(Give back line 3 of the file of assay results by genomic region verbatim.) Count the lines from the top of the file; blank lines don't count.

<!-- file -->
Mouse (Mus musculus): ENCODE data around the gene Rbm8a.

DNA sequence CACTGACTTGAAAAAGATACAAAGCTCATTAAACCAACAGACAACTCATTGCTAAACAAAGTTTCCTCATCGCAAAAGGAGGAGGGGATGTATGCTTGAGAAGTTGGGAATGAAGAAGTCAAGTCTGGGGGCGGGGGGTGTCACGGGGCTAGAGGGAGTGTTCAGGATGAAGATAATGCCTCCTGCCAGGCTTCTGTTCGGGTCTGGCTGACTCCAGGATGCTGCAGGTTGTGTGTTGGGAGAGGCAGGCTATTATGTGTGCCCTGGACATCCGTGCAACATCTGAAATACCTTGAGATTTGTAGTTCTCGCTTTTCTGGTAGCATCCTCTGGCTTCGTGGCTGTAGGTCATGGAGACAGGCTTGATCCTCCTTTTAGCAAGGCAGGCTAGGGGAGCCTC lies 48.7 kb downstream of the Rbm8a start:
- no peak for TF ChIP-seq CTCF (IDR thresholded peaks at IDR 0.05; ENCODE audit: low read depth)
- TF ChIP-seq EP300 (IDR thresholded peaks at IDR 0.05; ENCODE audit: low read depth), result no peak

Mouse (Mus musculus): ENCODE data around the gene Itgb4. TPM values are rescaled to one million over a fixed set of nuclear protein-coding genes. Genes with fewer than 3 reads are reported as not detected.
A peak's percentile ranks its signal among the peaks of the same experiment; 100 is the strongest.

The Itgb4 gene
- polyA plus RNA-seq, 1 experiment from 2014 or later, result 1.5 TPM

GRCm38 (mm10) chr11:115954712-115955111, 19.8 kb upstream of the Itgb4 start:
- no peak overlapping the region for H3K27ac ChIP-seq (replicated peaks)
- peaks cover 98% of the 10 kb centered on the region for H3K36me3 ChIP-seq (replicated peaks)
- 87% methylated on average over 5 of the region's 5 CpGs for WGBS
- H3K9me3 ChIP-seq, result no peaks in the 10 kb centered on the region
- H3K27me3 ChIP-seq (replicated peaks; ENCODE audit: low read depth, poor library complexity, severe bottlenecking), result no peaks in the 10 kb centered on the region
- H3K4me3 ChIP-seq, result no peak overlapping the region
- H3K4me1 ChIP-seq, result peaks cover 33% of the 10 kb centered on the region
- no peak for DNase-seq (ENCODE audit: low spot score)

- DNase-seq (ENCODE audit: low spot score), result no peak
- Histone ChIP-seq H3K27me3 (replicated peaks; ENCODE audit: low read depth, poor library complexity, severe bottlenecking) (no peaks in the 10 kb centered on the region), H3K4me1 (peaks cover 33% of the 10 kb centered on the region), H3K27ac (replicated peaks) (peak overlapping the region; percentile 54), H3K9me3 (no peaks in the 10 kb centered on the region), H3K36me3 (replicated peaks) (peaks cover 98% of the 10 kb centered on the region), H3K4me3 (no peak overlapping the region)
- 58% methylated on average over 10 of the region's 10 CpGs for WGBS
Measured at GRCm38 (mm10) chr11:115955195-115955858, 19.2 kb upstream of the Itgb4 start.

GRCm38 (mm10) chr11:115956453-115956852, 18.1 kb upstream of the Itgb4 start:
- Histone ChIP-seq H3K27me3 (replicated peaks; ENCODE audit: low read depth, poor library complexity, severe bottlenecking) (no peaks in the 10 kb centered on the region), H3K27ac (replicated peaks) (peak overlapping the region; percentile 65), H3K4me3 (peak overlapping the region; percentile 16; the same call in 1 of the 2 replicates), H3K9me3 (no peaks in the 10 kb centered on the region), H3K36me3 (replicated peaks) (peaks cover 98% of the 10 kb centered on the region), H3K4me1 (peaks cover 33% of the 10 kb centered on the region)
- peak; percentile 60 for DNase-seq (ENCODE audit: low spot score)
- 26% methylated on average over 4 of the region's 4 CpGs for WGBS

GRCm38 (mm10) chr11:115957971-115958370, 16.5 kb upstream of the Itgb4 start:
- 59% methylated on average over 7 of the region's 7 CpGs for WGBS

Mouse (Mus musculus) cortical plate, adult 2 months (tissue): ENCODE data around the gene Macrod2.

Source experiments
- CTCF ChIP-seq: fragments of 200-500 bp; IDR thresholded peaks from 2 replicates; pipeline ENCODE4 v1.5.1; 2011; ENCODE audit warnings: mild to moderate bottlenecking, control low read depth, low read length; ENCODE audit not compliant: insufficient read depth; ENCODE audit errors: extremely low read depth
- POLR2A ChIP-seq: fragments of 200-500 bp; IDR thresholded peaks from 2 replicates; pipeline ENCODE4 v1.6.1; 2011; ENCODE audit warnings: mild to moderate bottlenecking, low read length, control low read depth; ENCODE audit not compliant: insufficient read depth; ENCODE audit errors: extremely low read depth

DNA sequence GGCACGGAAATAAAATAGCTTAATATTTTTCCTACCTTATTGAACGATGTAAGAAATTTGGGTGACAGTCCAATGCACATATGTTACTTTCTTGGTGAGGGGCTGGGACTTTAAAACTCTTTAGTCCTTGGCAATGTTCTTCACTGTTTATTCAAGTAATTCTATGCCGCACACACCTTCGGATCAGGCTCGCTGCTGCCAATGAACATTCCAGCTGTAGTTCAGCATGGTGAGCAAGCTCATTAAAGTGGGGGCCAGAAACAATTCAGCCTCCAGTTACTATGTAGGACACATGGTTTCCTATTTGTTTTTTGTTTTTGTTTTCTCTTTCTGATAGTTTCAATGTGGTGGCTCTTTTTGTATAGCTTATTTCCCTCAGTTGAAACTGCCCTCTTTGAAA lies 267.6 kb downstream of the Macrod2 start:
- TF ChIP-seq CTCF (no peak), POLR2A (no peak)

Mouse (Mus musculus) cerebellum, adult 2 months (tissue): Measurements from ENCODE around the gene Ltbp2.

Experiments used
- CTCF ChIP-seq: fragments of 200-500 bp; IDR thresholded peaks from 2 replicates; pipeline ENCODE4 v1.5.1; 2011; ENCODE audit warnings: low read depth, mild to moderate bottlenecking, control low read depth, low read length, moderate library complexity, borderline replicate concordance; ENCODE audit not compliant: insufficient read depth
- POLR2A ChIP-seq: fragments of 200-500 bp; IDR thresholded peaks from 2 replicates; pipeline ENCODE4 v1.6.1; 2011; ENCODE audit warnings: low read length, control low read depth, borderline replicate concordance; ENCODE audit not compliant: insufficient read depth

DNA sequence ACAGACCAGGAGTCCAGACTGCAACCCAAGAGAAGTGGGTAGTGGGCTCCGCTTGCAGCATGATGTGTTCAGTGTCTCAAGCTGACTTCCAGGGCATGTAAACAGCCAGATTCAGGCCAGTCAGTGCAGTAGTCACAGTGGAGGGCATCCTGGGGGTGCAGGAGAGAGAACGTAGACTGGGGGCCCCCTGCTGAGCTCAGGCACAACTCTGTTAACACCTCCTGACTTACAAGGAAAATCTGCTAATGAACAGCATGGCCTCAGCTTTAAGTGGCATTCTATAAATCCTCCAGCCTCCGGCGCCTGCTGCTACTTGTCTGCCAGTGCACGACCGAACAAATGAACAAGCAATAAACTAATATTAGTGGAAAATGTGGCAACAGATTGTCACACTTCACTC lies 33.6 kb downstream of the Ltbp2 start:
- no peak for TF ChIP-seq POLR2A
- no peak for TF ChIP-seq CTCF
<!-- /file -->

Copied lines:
- no peak for TF ChIP-seq CTCF (IDR thresholded peaks at IDR 0.05; ENCODE audit: low read depth)